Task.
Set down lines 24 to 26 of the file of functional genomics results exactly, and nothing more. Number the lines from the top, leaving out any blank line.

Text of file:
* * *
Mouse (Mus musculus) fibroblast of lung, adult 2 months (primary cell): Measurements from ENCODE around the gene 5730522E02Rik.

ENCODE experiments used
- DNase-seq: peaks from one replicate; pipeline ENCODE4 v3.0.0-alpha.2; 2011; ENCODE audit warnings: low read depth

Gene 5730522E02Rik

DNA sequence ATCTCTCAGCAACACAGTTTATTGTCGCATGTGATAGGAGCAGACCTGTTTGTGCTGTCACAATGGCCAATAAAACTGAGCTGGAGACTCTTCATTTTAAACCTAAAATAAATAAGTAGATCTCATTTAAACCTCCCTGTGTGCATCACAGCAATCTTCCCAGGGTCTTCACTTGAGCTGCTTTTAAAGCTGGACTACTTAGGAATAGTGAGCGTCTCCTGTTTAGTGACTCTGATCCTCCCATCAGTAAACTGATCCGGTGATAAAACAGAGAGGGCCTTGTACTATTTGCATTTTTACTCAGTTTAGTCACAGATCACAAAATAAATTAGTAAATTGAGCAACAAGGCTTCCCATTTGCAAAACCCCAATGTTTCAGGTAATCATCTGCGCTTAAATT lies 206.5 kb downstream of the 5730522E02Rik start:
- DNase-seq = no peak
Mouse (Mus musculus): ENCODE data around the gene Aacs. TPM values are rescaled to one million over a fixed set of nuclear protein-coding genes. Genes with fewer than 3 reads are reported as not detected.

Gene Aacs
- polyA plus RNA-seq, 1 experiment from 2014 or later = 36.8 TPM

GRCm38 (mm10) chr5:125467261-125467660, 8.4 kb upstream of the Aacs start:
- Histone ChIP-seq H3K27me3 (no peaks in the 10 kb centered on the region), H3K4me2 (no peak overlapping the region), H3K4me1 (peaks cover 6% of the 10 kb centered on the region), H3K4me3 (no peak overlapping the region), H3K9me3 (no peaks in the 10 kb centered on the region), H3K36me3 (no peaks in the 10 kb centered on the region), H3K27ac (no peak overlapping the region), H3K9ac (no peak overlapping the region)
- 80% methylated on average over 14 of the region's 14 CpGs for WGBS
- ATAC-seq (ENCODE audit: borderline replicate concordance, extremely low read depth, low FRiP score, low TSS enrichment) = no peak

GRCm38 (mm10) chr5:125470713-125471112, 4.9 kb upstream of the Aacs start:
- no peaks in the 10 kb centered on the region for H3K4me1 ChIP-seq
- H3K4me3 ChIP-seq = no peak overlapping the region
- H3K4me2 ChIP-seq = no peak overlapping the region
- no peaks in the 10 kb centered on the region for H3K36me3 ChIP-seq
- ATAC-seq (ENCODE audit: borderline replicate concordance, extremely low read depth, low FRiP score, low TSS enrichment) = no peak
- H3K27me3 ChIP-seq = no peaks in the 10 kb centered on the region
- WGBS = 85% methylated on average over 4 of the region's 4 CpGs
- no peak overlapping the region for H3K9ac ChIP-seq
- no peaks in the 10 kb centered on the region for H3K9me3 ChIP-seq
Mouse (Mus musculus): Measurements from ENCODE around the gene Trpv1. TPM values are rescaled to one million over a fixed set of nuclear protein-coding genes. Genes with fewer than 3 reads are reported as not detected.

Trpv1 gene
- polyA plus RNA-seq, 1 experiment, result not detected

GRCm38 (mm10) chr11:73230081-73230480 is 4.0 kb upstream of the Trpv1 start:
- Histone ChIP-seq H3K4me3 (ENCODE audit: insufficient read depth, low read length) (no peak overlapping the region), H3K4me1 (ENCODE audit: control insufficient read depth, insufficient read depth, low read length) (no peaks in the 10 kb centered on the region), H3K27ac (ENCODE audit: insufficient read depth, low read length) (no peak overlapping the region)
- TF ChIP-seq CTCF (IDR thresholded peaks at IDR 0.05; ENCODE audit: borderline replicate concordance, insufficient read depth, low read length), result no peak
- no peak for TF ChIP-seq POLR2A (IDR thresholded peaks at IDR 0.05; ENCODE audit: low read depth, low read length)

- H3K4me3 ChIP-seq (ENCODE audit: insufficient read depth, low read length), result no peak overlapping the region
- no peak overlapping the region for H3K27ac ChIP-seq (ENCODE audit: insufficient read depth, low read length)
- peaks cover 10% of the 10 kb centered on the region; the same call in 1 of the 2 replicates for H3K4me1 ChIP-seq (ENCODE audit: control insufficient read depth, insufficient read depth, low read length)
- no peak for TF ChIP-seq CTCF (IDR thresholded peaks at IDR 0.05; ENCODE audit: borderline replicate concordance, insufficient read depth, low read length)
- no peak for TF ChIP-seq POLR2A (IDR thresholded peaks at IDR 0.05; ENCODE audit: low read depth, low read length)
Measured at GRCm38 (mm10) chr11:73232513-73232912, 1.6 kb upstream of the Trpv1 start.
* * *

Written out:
Mouse (Mus musculus): Measurements from ENCODE around the gene Trpv1. TPM values are rescaled to one million over a fixed set of nuclear protein-coding genes. Genes with fewer than 3 reads are reported as not detected.

Trpv1 gene
- polyA plus RNA-seq, 1 experiment, result not detected